Lighter-weight equipment is a quest for Jim Burg, president and CEO of James Burg Trucking Co. in Warren, Mich. He hauls steel and construction supplies on multi-axle flatbeds in 11-axle combinations that gross up to 164,000 pounds. Lower tare weight often yields more payload.
He started out working with East Manufacturing in 1990, saving 10,000 pounds by going to aluminum rather than steel B-trains.
But what he really wanted were single trailers. They’re a simpler piece of equipment, don’t require drivers to have a doubles endorsement on their licenses, are easier to navigate into shipping and receiving docks, and can be rear-loaded, while doubles are sometimes limited to side loading.
“By 2000, they could extrude [main] beams long enough for 50-foot trailers, and strong enough to handle side stress from the axles during turns,” Burg explains. “Even lane changes were a concern to the engineers. So we went to single 50-footers on 8 axles, or 11 axles with a tractor. It came in 5,000 pounds lighter than a set of doubles, and we could haul the same amount of product on a single 50 as a B-train.” The payload: 117,000 pounds.
Proper axle spacing is also important. Closely spaced trailer axles are limited to 13,000 pounds each in Michigan, but a distance of 9 feet between two axles allows each to gross 18,000 pounds. The 50-footer has one such spread, which gains 5,000 pounds of legal gross.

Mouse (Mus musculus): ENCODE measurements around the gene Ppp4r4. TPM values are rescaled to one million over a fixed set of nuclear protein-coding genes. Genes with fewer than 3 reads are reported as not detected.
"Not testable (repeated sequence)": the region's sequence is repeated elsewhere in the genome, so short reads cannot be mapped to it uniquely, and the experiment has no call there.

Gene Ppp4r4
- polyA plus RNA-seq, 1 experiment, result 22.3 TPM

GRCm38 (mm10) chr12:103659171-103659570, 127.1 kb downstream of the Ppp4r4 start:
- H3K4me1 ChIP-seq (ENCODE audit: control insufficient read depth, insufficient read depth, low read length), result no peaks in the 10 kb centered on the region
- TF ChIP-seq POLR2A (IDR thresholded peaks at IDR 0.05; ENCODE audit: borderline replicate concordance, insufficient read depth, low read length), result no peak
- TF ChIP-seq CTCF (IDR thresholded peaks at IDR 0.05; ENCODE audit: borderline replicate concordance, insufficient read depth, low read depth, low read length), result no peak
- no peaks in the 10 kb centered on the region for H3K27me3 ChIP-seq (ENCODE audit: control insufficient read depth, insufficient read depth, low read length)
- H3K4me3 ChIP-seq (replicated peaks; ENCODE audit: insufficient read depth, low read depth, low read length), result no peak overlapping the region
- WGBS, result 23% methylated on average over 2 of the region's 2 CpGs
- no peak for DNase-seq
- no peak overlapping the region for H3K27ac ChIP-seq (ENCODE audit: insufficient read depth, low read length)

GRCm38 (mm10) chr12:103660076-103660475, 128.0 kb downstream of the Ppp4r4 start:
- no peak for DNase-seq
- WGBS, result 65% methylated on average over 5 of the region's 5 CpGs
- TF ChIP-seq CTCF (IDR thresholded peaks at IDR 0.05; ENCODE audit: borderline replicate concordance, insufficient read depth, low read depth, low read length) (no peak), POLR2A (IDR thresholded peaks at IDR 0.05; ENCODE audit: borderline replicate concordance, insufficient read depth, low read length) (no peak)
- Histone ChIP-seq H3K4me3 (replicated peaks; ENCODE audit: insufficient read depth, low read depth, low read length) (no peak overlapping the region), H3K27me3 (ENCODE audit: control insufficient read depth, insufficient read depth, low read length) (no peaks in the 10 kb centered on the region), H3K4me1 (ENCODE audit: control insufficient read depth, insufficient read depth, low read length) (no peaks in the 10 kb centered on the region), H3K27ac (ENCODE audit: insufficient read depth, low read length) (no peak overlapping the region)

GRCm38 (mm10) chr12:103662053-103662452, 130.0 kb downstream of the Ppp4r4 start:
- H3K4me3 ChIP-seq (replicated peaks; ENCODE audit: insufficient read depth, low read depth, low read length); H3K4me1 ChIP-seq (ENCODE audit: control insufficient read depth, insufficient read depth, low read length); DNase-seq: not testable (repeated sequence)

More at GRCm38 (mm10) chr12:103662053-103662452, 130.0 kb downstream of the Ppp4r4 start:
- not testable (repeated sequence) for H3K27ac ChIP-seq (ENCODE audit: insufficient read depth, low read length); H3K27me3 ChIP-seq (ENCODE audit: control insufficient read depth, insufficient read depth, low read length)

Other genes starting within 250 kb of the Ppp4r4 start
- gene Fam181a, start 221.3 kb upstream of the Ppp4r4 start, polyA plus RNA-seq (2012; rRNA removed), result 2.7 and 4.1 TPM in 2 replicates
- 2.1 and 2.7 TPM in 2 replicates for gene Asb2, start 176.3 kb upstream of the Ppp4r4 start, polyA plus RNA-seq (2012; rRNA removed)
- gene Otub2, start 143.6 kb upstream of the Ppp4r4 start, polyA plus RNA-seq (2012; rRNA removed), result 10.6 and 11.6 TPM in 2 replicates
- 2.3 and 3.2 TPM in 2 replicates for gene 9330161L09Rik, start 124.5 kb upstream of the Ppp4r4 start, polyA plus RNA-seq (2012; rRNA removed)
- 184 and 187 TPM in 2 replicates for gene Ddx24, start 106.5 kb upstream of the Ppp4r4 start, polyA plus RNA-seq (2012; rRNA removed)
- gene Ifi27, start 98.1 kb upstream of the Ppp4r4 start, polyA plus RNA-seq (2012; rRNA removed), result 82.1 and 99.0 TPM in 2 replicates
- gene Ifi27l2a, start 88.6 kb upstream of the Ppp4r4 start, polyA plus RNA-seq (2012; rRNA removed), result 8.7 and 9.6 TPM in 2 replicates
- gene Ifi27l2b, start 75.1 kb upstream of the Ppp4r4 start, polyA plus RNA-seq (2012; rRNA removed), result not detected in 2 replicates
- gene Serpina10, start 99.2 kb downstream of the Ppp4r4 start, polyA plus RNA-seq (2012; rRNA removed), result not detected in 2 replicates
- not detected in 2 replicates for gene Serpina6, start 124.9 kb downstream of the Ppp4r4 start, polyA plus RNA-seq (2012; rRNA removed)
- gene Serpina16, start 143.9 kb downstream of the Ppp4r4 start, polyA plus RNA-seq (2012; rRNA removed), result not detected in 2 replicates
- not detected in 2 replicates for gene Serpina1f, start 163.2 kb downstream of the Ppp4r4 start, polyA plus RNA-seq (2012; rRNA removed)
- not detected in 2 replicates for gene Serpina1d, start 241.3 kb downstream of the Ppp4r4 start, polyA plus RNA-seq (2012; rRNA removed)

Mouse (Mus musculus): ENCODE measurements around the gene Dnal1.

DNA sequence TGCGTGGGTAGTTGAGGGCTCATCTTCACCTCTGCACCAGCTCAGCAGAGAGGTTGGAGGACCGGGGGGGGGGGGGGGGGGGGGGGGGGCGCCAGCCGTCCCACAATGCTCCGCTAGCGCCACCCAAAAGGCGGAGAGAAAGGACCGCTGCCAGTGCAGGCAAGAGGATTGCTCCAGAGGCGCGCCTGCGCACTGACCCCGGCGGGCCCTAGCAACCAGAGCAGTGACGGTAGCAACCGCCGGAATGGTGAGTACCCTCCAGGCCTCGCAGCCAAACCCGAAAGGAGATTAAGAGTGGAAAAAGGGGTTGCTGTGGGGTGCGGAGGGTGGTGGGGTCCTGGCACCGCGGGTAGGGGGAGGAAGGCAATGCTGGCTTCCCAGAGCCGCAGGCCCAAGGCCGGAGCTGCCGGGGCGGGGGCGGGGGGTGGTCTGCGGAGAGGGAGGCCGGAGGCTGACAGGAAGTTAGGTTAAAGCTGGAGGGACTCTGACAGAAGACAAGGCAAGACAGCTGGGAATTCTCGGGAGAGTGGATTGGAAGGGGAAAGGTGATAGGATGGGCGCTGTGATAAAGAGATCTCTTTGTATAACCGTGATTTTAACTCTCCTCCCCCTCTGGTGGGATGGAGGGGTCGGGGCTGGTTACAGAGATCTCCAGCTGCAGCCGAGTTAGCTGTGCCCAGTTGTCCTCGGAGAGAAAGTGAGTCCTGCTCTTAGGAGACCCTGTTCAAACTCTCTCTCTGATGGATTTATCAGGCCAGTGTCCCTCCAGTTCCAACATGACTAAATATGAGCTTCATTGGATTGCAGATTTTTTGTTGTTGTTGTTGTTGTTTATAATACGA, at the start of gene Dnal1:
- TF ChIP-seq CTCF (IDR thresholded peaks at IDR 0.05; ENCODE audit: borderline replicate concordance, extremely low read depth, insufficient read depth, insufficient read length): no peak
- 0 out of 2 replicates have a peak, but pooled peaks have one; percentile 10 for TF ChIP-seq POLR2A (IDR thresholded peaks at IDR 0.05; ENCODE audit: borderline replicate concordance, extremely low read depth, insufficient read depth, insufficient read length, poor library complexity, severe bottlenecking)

But if the trailer could be 53 feet long, two 9-foot spreads could be accommodated and another 5,000 pounds carried. So Burg worked with the state’s DOT and state police to get them on board. Police noted that with more cargo carried on each trip, fewer trips would be needed and fewer trucks would be on the road — a safer situation. Officials asked the legislature to legalize 53-foot multi-axle trailers, and it did, giving Burg a payload of up to 122,000 pounds.
“We try to match it to a customer who can gain advantage of that – two coils [of steel] instead of one, or three instead of two, or an extra skid of sheet or coiled steel, or any type of product.”
With opportunity, however, comes responsibility, Burg notes. “You have to be sure weight is distributed properly. We run Michelin X-One [wide-base] singles and Meritor disc brakes. And lift axles are steerable, so they can stay down in turns and there’s less fatigue on the trailer beams” and less scuffing of tire tread and pavement.
“Discs are safer and less troublesome — there are no freeze-ups in winter. And because of the rotor-caliper mechanism, there’s no way a wheel can depart the vehicle if a bearing burns and fails. The caliper holds the rotor and wheel in place. We learned that by experience, and that is worth the price of admission.”
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